At our Boulder, CO dentistry, Dr. Miller wants all of his patients to have the information they need to enjoy a lifetime of healthy teeth and gums. It’s easy to make assumptions about your oral health based on things you hear or remember from your childhood. However, science’s understanding about what causes cavities and the effect poor oral health has on the body has come a long way over the years. Keeping up on this knowledge is an important part of helping to maintain and improve your oral health so you can keep smiling brightly for years to come.
To help keep you up-to-date about the best practices for protecting your teeth and gums, here are a few common misconceptions many patients have about their oral health.
Sugar Causes Cavities
One of the most common perceptions people have about their oral health is that eating sugar will rot their teeth. We’ve heard this one since childhood, so it must be true. In actually, however, that statement isn’t entirely accurate.
Cavities are caused by plaque, a sticky biofilm that grows on the surface of our teeth. Plaque uses the foods and beverages we consume to produce acids that slowly erode away at our tooth enamel. Over time, this erosion will lead to the development of cavities, and even cause the type of gum inflammation that allows gingivitis – an early stage of gum disease – to develop.
So where does sugar enter the equation?
Well, artificial sugar – the kind found in sodas and candy – happens to be plaque’s favorite source of fuel. Diets that are high in added sugars provide plaque with plenty of fuel to produce enough acid that cavities become more likely to develop.
So while you’re at a higher risk of developing cavities if you eat a lot of sugar, it’s not entirely accurate to say that sugar causes cavities. Plaque causes, and you can take step to reduce plaque buildup in the mouth by practicing quality oral hygiene at home – which leads to our next misconception…
You Don’t Need to Floss
When it comes to practicing the best habits for protecting the long-term health of their teeth and gums, most patients often stick to the brushing while skimping on the flossing.
Most patients who don’t floss will point to a recent Associated Press study that stated flossing had no discernable effect on improving or maintaining an individual’s oral health. However, what many people overlook is that the study’s findings didn’t prove that flossing didn’t help improve an individual’s oral health, only that it could find no way of measuring that improvement.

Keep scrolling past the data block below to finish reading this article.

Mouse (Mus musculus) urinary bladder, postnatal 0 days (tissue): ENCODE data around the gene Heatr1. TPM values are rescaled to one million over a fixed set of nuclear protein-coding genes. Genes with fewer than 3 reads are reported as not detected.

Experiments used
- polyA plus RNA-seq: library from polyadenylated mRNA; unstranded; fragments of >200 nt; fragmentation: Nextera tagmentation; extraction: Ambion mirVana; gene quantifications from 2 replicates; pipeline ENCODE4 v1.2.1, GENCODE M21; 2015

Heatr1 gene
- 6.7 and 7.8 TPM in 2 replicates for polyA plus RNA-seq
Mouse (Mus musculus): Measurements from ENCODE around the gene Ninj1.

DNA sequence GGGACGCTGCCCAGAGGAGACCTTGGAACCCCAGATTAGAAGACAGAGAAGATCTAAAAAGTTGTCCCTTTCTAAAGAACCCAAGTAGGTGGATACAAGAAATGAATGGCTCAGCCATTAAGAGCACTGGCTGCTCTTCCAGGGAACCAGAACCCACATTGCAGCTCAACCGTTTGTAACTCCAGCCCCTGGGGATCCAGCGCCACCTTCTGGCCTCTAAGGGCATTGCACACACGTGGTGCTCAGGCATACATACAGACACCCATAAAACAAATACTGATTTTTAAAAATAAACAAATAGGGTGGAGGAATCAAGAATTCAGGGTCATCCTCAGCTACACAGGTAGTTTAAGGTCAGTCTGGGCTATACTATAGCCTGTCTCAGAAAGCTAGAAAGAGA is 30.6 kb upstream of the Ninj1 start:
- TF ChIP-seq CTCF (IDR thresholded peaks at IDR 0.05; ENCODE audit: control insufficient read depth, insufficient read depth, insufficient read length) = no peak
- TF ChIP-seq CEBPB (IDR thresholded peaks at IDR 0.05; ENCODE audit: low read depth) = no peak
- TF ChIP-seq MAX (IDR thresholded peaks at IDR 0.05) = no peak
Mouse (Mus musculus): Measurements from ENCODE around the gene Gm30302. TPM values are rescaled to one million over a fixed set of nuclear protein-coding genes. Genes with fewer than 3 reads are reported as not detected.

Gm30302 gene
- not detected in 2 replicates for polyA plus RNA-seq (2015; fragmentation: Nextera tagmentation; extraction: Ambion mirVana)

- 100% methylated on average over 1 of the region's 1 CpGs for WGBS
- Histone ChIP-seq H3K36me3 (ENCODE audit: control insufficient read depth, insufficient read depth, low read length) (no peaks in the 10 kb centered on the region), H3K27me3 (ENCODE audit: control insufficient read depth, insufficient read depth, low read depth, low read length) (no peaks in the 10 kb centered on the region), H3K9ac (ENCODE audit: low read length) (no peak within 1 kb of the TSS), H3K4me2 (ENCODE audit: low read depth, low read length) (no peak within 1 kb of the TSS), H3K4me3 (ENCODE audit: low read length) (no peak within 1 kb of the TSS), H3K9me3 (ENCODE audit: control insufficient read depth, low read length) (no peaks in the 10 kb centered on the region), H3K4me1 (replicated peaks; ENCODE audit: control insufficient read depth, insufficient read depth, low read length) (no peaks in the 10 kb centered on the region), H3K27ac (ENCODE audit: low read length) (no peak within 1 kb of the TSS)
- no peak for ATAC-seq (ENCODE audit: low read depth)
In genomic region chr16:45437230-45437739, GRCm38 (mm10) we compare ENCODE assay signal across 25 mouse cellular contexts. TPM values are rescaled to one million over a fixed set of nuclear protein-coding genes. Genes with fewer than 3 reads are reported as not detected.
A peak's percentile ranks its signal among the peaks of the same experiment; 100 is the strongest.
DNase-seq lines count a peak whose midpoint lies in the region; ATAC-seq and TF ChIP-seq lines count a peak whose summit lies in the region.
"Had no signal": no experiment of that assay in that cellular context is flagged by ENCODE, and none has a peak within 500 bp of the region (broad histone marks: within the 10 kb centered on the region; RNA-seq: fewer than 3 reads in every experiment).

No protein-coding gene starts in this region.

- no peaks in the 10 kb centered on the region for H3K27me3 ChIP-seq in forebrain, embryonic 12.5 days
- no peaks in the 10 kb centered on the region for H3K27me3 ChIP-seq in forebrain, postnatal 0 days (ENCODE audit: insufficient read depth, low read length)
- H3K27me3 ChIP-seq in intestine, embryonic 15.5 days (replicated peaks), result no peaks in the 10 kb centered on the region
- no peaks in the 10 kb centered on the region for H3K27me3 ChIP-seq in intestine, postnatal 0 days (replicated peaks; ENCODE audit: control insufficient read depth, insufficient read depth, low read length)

Let’s take a look at the case for flossing. Flossing helps to remove food particles and plaque from areas of your mouth a toothbrush cannot reach – between your teeth and below the gum line. If you don’t think it’s important to these areas clean, consider that the most common place for cavities to develop is actually between our teeth.
Even if you’re not entirely convinced, consider that by spending just 1 minute a day flossing you can provide your teeth with an additional layer of protection against cavities and gum disease. With that low level of commitment, it just doesn’t make sense not to floss.
No Cavities Means a Healthy Mouth
While a checkup that doesn’t find a cavity is always great news, the lack of tooth decay doesn’t always signal a healthy mouth.
Gingivitis – an early stage of gum disease – can still develop in a mouth without cavities. Gum inflammation can be caused by plaque buildup, brushing too hard, poor nutrition, diabetes, stress, smoking, medications, or simply from genetics. In fact, 3 out of 4 adults in the U.S. have gum disease, but only roughly 3 percent get treatment.
Since gum disease is largely painless, you may have gingivitis without even realizing you have a problem. If your gums bleed easily after brushing or flossing; appear red, swollen, or inflamed; or are tender to the touch, you need to schedule an appointment with Dr. Miller to have the health of your gums assessed.
Sugar-Free Soda is Better for Our Teeth
As we already covered, sugar consumption doesn’t directly lead to the development of cavities. But what you may be surprised to learn is that drinking sugar-free soda may actually be worse for your oral health.
It’s not just the sugar in soda that leads to tooth decay. Carbonated beverages are high in acid that also works to destroy tooth enamel. Acids can do even more damage to tooth enamel than sugar. Even more troubling, the artificial sweeteners used in sugar-free sodas have an even greater effect on enamel when compared to real sugar.
Combine the impact carbonated acid and artificial sweeteners have on the health of our teeth and what you find is that these types of drinks are even worse for our oral health.
At Valmont Dental Boulder, We Can Help
Protecting your oral health becomes a lot easier when you have the assistance of an experienced family dentist like Dr. Miller. By scheduling regular exams and cleanings with our team at Valmont Dental Boulder, you can better protect your teeth and gums from the effects of tooth decay and gum disease. Contact our office today to schedule your next dental exam and cleaning with one of the best dentists in Boulder, CO.